I haven’t used GRASS for ages and even back then I didn’t get to know it much, but it saved the day for me this time.
grass -text path/to/mapset -c
v.in.ogr input="PG:host=localhost dbname=db user=postgres password=postgres" output=ilot_050 layer=ilot_2015_050 snap=-1 --overwrite
# turn the snapping off, I don't want the input changed in any way, even though it is not topologically valid
v.in.ogr input="PG:host=localhost dbname=db user=postgres password=postgres" output=lollipops_050 layer=lollipops.lollipops_2015_050_tmp snap=-1 --overwrite
v.in.ogr input="PG:host=localhost dbname=db user=postgres password=postgres" output=holes_050 layer=phase_3.holes_050 snap=-1 --overwrite
v.db.addcolumn map=ilot_050 columns="id_0 int"
v.db.update map=ilot_050 column=id_0 value=1
# dissolve didn't work without a column specified, dunno why
v.dissolve input=ilot_050 column=id_0 output=ilot_050_dissolve --overwrite
v.buffer input=ilot_050_dissolve output=ilot_050_buffer distance=20 --overwrite
# v.out and v.in routine used just because I didn't get the way attributes work in GRASS, would do it differently next time
v.out.ogr input=ilot_050_buffer output=ilot_050_buffer format=ESRI_Shapefile --overwrite
v.in.ogr input=ilot_050_buffer output=ilot_050_buffer snap=-1 --overwrite
v.overlay ainput=ilot_050_buffer binput=holes_050 operator=or output=combined_050_01 snap=-1 --overwrite
# tried v.patch to combine the three layers, it gave some strange results in the final overlay
v.overlay ainput=combined_050_01 binput=lollipops_050 operator=or output=combined_050_02 snap=-1 --overwrite
v.out.ogr input=combined_050_02 output=combined_050 format=ESRI_Shapefile --overwrite
v.in.ogr input=combined_050 output=combined_050_in snap=-1 --overwrite
v.db.addcolumn map=combined_050_in columns="id_1 int"
v.db.update map=combined_050_in column=id_1 value=1
v.dissolve input=combined_050_in column=id_1 output=combined_050_dissolve --overwrite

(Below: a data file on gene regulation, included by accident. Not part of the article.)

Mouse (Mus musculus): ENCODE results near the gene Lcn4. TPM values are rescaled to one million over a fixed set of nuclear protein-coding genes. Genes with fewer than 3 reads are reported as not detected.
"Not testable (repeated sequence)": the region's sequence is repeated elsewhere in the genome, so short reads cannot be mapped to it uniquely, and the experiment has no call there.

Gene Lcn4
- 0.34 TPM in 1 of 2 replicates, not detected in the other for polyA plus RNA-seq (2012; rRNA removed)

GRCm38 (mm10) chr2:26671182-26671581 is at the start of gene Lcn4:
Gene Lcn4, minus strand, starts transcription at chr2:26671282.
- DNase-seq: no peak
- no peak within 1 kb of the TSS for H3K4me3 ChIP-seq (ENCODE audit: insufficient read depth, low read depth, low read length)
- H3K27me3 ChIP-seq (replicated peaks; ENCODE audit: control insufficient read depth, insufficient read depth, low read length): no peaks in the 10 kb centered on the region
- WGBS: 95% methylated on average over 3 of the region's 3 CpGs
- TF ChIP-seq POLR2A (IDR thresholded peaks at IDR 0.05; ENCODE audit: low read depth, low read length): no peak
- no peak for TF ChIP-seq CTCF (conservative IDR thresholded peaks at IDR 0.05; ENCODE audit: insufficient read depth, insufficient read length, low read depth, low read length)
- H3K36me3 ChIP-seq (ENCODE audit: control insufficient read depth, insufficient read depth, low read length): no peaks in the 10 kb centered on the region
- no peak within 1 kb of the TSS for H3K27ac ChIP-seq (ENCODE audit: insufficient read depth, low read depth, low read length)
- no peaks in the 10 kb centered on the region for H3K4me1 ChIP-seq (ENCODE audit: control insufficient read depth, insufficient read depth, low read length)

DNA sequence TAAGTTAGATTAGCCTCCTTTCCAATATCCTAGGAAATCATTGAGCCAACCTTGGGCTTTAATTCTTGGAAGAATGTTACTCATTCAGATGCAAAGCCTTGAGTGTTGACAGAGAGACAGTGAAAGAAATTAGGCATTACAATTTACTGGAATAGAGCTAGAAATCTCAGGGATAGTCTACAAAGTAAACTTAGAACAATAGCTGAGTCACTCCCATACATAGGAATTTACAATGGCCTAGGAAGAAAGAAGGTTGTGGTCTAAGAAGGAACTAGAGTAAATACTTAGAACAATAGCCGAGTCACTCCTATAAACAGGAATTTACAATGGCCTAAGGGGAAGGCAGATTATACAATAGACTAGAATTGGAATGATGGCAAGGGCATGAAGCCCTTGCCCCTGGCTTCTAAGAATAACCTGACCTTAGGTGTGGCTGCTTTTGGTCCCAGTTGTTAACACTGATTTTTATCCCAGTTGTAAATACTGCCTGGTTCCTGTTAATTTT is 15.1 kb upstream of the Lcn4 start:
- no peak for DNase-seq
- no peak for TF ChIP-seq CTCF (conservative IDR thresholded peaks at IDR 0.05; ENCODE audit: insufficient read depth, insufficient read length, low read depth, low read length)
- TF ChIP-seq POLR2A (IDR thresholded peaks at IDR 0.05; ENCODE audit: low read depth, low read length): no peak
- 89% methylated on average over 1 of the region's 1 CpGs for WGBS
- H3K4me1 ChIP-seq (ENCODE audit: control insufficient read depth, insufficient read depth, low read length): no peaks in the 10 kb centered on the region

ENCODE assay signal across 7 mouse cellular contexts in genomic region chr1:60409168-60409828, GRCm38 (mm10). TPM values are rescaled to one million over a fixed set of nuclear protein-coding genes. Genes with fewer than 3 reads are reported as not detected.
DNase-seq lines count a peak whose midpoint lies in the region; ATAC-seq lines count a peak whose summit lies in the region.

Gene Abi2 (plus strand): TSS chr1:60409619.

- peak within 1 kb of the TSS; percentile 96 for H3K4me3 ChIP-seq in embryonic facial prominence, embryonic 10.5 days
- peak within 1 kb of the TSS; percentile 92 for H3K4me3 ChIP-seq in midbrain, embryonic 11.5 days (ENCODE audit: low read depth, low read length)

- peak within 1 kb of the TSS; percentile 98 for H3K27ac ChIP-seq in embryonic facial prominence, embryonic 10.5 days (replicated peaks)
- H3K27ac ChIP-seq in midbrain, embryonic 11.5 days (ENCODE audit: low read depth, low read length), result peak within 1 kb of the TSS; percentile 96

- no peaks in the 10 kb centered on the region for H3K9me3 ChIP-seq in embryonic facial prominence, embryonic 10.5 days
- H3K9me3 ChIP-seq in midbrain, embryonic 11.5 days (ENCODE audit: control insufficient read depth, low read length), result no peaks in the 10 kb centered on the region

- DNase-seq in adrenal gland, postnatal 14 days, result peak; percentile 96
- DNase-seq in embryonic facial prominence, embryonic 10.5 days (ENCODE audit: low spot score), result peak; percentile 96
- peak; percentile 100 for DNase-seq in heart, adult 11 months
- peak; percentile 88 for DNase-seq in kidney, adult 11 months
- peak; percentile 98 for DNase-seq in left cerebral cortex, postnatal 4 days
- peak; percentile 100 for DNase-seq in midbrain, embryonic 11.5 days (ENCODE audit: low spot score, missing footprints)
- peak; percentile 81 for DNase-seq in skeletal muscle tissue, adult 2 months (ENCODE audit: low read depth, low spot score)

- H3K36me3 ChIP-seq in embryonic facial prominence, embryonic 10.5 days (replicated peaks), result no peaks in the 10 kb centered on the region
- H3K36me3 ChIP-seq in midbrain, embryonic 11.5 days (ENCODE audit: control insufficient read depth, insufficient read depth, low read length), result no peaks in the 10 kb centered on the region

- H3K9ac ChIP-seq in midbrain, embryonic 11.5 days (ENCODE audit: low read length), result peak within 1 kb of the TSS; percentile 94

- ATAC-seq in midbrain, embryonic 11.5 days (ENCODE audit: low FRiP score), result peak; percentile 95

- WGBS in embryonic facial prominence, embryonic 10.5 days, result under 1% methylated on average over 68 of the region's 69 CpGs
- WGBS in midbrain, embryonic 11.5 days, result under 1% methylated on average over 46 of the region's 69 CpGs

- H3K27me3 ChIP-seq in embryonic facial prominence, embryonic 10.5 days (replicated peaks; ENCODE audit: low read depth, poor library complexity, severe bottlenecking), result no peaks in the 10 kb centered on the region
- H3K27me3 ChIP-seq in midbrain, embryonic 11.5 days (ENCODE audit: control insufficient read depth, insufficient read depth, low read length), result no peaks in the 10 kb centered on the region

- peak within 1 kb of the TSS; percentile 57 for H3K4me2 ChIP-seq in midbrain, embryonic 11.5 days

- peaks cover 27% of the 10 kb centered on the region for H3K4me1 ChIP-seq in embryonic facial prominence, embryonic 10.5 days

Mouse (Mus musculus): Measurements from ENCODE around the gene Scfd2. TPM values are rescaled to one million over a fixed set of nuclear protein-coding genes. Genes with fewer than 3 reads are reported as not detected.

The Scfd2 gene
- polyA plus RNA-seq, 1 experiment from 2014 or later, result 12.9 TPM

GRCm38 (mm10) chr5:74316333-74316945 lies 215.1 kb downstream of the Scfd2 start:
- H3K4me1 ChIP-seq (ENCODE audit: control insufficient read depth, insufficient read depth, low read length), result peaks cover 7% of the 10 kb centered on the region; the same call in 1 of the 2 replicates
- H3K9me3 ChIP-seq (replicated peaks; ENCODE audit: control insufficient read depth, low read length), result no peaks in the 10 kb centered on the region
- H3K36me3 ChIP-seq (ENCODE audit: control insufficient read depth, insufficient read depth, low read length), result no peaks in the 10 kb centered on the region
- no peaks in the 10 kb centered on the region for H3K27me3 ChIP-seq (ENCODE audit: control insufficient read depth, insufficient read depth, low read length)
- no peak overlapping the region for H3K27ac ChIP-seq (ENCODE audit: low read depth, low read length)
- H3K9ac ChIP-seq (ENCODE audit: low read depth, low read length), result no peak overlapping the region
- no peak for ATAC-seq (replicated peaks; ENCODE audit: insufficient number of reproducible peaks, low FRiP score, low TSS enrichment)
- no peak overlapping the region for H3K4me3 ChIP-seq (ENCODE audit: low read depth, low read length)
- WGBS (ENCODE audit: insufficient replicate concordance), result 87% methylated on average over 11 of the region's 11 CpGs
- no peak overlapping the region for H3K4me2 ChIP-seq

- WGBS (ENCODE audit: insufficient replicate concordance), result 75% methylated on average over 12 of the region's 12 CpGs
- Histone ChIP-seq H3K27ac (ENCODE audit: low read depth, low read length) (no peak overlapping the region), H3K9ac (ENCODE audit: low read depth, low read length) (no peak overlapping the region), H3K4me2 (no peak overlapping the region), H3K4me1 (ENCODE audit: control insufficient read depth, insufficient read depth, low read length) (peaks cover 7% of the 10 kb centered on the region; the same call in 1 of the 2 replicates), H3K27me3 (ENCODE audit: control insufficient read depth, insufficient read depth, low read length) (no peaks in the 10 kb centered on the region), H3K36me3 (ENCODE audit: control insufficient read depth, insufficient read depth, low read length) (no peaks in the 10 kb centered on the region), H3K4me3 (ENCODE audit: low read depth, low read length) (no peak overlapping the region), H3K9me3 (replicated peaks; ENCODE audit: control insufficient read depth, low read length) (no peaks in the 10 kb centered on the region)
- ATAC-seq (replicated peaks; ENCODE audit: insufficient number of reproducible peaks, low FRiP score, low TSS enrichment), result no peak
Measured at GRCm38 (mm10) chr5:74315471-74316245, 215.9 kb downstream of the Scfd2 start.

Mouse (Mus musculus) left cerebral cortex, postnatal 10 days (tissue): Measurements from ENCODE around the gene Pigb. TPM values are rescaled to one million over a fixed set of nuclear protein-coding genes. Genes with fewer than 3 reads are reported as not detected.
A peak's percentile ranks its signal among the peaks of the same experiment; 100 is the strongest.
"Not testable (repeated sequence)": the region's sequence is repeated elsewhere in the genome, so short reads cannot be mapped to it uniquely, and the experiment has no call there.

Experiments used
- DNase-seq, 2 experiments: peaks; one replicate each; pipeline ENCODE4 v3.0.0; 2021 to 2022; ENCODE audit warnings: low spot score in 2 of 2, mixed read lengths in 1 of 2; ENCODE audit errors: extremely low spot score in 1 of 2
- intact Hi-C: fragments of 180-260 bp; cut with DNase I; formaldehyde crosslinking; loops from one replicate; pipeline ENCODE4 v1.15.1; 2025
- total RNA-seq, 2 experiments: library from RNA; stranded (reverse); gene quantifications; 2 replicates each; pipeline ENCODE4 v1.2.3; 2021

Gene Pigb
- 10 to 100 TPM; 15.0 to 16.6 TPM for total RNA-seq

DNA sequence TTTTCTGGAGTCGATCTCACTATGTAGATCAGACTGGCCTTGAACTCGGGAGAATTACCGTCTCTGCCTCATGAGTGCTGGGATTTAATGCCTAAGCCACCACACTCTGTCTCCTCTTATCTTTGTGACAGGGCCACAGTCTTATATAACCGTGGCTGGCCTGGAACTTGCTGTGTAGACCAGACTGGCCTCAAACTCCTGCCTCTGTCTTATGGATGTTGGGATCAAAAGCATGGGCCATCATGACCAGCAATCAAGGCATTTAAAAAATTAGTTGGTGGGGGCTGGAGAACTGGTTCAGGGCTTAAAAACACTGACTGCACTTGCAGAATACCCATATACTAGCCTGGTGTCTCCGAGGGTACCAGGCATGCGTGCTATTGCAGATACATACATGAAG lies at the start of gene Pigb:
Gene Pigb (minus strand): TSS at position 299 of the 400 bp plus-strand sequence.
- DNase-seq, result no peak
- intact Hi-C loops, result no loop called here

# get rid of < 10cm edges
v.generalize input=combined_050_dissolve output=combined_050_gen method=reduction threshold=0.1 --overwrite
v.out.ogr input=combined_050_gen output=combined_050_gen format=ESRI_Shapefile --overwrite
v.in.ogr input=combined_050_gen output=combined_050_gen snap=-1 --overwrite
v.overlay ainput=combined_050_gen binput=ilot_050 operator=not snap=1e-05 --overwrite output=ilot_050_diff
v.out.postgis input=ilot_050_diff output="PG:dbname=db user=postgres password=postgres" output_layer=onf3.buffer_050_diff options="GEOMETRY_NAME=wkb_geometry,SRID=2154" --overwrite
v.in.ogr input="PG:host=localhost dbname=ign user=postgres password=postgres" output=buffer_050 layer=onf3.buffer_050_diff snap=-1 --overwrite
v.in.ogr input="PG:host=localhost dbname=ign user=postgres password=postgres" output=grid layer=grid snap=-1 --overwrite
v.db.connect -d map=buffer_050
# instead of v.out and v.in routine
db.connect driver=sqlite database='$GISDBASE/$LOCATION_NAME/$MAPSET/sqlite.db'
v.overlay ainput=buffer_050 binput=grid operator=and output=buffer_050_grid snap=-1 --overwrite
v.out.postgis input=buffer_050_grid output="PG:dbname=ign user=postgres password=postgres" output_layer=onf3.buffer_050_diff_grid options="GEOMETRY_NAME=wkb_geometry,SRID=2154" --overwrite
It is damn fast compared to PostGIS. It can be automated. It can be parametrized. It is robust. It is great!
- You cannot smooth lines by deleting edges shorter than
n in PostGIS. At least I haven’t found the way to do so without defining your own procedure. You can with GRASS.
- GRASS reduction algorithm always keep first and last node untouched. Thus, if they’re closer than
n, they’ll stay even if you’d like to have them deleted.
- Getting to grips with GRASS attribute data is rather hard after using shapefiles all your GIS life.
- It is great to exploit synergy of different GIS tools used for what they’re best at.
The more I work with big data, the more I get used to not seeing them. That’s kind of a twist after crafting maps at university.